On This Day in 1932, Amelia Earhart Began Her Solo Atlantic Flight

Getty Images / Staff
Getty Images / Staff

On May 20, 1932, Amelia Earhart took off from Newfoundland, beginning the world's first solo nonstop flight across the Atlantic by a woman. Not only was it the first such trip by a woman, it was only the second successful solo Atlantic flight by a human—Charles Lindbergh was the first. She landed the next day (about 15 hours later) in Northern Ireland, near Derry. She made her journey precisely five years to the day after Lindbergh's flight.

Of course, Earhart had already made this flight as part of a small crew, back in 1928. Back then, she flew with pilot Wilmer Stultz and mechanic Louis Gordon from Newfoundland to South Wales, taking 20 hours and 40 minutes on the trip. That first flight made her famous—she was the first woman to undertake such a venture by air—and from 1928 through 1932 she took part in all sorts of aviation races and events.

Earhart's 1932 flight cemented her reputation as "Queen of the Air." She flew a Lockheed Vega 5B, which is now on display at the Smithsonian National Air and Space Museum. She earned a pile of awards, including the Distinguished Flying Cross from the U.S., and the Gold Medal of the National Geographic Society (presented by then-President Herbert Hoover).

Here's a British Pathé newsreel from 1932, showing a bit of the reaction when she landed. Enjoy:

And here's a short interview from British Movietone:

Finally, here's an incredible ticker-tape parade upon her return to New York City:

A Letter Written by Albert Einstein in 1922 Predicted the Rise of the Nazis

Keystone/Hulton Archive/Getty Images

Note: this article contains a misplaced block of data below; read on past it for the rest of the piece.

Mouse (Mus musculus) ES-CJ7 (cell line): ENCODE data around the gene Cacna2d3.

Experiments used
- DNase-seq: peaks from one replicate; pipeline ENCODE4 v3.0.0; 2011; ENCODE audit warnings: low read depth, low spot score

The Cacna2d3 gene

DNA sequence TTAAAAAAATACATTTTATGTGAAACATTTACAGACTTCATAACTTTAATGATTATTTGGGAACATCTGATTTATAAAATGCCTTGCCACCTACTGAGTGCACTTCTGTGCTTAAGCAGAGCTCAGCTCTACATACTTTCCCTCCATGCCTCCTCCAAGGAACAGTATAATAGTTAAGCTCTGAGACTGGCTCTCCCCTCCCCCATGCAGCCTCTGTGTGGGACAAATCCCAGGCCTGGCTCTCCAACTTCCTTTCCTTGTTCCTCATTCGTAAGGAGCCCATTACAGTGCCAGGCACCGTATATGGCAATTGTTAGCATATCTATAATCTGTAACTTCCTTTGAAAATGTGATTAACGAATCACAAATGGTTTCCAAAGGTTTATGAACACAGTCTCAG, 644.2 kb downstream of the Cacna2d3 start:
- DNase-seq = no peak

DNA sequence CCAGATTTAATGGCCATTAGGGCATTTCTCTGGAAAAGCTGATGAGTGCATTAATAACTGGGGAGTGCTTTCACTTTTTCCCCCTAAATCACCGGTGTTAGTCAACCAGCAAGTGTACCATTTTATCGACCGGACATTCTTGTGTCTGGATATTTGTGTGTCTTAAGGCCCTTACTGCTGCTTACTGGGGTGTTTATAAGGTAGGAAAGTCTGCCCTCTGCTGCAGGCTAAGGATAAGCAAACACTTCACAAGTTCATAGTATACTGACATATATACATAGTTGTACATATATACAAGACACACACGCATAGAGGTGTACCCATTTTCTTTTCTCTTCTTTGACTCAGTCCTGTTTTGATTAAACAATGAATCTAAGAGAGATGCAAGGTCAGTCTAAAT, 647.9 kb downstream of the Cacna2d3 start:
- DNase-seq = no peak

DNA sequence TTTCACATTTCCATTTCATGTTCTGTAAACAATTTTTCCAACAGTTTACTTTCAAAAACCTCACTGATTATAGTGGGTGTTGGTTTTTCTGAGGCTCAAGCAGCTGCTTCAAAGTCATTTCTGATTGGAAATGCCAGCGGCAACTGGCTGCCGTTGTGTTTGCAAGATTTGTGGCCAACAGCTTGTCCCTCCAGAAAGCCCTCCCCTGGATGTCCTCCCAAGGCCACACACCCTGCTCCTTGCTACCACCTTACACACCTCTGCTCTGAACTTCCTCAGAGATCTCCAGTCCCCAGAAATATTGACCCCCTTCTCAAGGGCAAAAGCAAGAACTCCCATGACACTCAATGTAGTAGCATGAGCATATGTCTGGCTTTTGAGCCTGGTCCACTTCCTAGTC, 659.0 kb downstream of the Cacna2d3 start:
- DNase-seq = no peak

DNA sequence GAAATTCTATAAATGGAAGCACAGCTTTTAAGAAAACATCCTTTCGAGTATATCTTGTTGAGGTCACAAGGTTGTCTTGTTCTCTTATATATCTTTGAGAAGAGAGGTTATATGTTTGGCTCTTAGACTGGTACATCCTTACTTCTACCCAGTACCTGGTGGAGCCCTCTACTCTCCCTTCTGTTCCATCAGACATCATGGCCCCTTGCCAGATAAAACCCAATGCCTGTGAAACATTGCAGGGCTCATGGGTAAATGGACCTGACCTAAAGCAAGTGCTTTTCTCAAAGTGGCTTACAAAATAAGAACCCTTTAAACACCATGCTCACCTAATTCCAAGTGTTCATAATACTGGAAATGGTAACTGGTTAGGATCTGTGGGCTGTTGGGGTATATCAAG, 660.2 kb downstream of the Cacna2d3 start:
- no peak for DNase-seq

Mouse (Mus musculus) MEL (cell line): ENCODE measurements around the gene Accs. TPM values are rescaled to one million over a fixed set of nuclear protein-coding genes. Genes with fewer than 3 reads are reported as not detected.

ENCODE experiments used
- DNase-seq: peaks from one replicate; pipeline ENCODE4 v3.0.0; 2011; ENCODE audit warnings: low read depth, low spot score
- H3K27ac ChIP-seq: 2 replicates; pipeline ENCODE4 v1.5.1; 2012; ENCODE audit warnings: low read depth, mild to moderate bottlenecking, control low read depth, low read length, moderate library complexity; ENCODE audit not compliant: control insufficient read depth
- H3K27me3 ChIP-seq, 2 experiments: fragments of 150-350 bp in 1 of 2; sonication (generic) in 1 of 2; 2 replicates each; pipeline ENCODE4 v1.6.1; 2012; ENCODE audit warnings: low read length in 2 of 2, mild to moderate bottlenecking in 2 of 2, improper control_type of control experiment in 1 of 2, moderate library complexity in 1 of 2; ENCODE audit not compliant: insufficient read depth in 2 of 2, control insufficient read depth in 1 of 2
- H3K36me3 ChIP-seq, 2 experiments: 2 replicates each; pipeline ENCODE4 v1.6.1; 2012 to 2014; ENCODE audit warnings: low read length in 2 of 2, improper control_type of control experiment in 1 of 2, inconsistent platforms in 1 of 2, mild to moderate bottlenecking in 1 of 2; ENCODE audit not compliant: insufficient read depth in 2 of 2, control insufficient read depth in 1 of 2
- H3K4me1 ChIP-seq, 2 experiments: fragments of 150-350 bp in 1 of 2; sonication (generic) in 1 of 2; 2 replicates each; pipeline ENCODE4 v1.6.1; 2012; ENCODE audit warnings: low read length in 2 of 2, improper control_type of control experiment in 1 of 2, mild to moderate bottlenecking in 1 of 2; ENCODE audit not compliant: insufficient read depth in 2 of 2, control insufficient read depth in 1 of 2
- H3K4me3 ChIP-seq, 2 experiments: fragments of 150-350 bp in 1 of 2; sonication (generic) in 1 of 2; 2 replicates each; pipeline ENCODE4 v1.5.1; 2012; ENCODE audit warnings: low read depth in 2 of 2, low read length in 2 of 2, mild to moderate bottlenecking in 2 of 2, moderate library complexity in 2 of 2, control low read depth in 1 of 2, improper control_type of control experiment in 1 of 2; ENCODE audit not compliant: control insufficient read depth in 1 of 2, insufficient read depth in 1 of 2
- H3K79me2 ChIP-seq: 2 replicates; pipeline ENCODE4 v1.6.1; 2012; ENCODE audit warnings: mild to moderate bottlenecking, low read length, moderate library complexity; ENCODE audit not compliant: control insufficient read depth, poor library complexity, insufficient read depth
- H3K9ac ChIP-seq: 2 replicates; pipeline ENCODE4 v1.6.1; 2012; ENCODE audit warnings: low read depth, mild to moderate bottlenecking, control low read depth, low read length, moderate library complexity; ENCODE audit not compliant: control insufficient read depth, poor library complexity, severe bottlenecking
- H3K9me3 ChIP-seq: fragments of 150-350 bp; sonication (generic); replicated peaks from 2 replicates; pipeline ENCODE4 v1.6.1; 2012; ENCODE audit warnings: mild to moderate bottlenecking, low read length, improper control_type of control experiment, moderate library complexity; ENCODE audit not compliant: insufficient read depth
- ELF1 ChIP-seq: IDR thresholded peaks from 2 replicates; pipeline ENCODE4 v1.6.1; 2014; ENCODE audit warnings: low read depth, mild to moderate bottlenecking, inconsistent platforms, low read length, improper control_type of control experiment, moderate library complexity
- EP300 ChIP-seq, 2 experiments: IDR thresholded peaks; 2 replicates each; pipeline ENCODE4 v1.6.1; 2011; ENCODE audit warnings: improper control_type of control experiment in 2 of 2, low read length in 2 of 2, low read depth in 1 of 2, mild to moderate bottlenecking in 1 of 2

Keystone/Hulton Archive/Getty Images

As a Jew living in Germany in the 1920s, Albert Einstein had an up-close view of the Nazis’ rise to power. As early as 1922, he could see turbulent political times ahead, as a letter to his sister reveals. The handwritten, signed letter recently sold at auction for $39,360, Live Science reports.

The letter, offered by the Jerusalem-based Kedem Auction House, is addressed to Einstein’s younger sister Maja. Einstein wrote it from an undisclosed location—probably Kiel, Germany, according to the auction house—after he fled Berlin in 1922 in the wake of the assassination of Germany’s Jewish foreign minister, Walther Rathenau, by a right-wing terrorist group. Police had warned Einstein that as a prominent Jew his life could be in danger, too. “Nobody knows where I am, and I'm believed to be missing,” he writes in the letter.

He remained upbeat while at the same time acknowledging the seriousness of the political situation that he and other German Jews were facing. “I am doing quite well, in spite of all the anti-Semites among my German colleagues,” he assured Maja. "Here are brewing economically and politically dark times, so I'm happy to be able to get away from everything for half a year,” he wrote, alluding to his upcoming six-month trip to Asia, during which he would learn that he had won the Nobel Prize. He was right—Adolf Hitler's failed coup in Bavaria would take place the next year, in November 1923.

Einstein goes on to say “Don't worry about me, I myself don't worry either, even if it's not quite kosher; people are very upset. In Italy, it seems to be at least as bad, by the way."

After his Asian tour, he returned to Germany before setting out on new travels, including a tour of the United States. He was in the U.S. when Adolf Hitler became Germany’s chancellor, and decided to renounce his German citizenship. He eventually settled in Princeton, New Jersey.